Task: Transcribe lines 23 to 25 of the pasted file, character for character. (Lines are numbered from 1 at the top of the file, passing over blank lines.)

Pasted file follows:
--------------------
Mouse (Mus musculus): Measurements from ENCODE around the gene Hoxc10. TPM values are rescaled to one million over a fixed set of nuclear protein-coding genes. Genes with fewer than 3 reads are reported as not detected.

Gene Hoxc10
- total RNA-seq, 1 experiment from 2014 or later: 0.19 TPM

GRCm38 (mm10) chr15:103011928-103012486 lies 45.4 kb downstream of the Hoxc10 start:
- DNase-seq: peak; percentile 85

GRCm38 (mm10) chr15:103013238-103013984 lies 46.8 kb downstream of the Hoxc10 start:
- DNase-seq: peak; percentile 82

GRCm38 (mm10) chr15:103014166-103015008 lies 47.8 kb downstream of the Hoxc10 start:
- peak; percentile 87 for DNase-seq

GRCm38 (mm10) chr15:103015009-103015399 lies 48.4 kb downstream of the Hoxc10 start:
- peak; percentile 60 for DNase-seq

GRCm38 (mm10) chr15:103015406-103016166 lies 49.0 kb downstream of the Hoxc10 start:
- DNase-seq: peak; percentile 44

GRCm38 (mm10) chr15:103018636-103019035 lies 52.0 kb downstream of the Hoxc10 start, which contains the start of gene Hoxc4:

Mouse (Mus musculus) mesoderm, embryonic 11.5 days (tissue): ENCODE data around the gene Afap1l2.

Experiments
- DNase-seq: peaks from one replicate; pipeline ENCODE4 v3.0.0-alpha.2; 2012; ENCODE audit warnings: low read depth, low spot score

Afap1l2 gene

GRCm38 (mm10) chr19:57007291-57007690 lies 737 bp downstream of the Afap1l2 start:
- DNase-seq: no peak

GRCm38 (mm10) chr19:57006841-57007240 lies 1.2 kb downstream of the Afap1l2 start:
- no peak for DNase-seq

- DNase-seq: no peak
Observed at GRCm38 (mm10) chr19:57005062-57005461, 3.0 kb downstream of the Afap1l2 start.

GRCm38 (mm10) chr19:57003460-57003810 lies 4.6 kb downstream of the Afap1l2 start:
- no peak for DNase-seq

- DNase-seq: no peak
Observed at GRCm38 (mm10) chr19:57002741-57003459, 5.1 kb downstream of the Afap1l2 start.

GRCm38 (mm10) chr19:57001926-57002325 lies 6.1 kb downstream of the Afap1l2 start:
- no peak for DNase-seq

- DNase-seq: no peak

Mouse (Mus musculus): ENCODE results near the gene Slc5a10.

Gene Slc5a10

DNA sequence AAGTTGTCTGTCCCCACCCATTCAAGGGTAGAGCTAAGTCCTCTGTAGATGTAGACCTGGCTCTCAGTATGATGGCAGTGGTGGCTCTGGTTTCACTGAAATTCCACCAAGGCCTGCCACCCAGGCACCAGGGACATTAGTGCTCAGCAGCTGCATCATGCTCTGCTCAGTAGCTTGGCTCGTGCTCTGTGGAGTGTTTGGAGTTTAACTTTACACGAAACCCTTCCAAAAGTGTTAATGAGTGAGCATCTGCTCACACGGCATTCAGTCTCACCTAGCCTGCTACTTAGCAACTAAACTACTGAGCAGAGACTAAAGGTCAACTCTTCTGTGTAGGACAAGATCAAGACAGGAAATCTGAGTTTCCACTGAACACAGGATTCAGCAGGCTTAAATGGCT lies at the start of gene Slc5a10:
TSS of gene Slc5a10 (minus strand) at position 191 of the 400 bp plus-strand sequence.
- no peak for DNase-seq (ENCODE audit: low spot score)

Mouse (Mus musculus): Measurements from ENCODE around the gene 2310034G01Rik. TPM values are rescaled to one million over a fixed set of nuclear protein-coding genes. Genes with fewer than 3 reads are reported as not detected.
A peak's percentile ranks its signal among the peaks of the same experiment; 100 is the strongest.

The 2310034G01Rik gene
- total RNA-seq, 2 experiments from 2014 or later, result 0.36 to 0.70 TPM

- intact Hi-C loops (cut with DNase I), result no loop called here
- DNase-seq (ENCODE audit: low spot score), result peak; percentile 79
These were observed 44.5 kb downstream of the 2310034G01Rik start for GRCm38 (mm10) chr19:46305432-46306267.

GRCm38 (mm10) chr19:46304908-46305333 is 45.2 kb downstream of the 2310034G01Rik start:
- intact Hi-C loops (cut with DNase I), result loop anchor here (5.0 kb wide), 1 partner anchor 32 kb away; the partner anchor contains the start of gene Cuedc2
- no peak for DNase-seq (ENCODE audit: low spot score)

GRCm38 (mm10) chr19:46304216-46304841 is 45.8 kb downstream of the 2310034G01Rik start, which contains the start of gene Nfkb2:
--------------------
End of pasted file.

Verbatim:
- DNase-seq: no peak
Observed at GRCm38 (mm10) chr19:57005062-57005461, 3.0 kb downstream of the Afap1l2 start.

GRCm38 (mm10) chr19:57003460-57003810 lies 4.6 kb downstream of the Afap1l2 start: